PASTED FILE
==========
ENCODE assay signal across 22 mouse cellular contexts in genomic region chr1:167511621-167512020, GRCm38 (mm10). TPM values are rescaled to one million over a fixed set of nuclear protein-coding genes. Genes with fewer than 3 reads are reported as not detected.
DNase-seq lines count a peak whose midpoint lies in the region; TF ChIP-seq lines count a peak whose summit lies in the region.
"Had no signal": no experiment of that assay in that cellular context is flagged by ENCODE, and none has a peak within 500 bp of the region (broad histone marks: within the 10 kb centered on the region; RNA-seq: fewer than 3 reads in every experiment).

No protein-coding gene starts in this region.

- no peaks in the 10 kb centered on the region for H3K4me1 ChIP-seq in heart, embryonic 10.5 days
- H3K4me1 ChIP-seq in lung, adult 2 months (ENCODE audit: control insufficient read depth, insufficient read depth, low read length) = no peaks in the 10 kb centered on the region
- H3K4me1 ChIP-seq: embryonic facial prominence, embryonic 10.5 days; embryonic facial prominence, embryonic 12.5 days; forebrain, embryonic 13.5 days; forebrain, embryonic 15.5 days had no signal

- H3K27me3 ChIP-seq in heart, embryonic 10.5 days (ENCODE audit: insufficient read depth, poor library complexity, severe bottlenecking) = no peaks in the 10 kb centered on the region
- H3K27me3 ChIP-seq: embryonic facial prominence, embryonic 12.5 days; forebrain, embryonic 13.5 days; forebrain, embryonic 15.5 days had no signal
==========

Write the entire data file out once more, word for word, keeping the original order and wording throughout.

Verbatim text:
ENCODE assay signal across 22 mouse cellular contexts in genomic region chr1:167511621-167512020, GRCm38 (mm10). TPM values are rescaled to one million over a fixed set of nuclear protein-coding genes. Genes with fewer than 3 reads are reported as not detected.
DNase-seq lines count a peak whose midpoint lies in the region; TF ChIP-seq lines count a peak whose summit lies in the region.
"Had no signal": no experiment of that assay in that cellular context is flagged by ENCODE, and none has a peak within 500 bp of the region (broad histone marks: within the 10 kb centered on the region; RNA-seq: fewer than 3 reads in every experiment).

No protein-coding gene starts in this region.

- no peaks in the 10 kb centered on the region for H3K4me1 ChIP-seq in heart, embryonic 10.5 days
- H3K4me1 ChIP-seq in lung, adult 2 months (ENCODE audit: control insufficient read depth, insufficient read depth, low read length) = no peaks in the 10 kb centered on the region
- H3K4me1 ChIP-seq: embryonic facial prominence, embryonic 10.5 days; embryonic facial prominence, embryonic 12.5 days; forebrain, embryonic 13.5 days; forebrain, embryonic 15.5 days had no signal

- H3K27me3 ChIP-seq in heart, embryonic 10.5 days (ENCODE audit: insufficient read depth, poor library complexity, severe bottlenecking) = no peaks in the 10 kb centered on the region
- H3K27me3 ChIP-seq: embryonic facial prominence, embryonic 12.5 days; forebrain, embryonic 13.5 days; forebrain, embryonic 15.5 days had no signal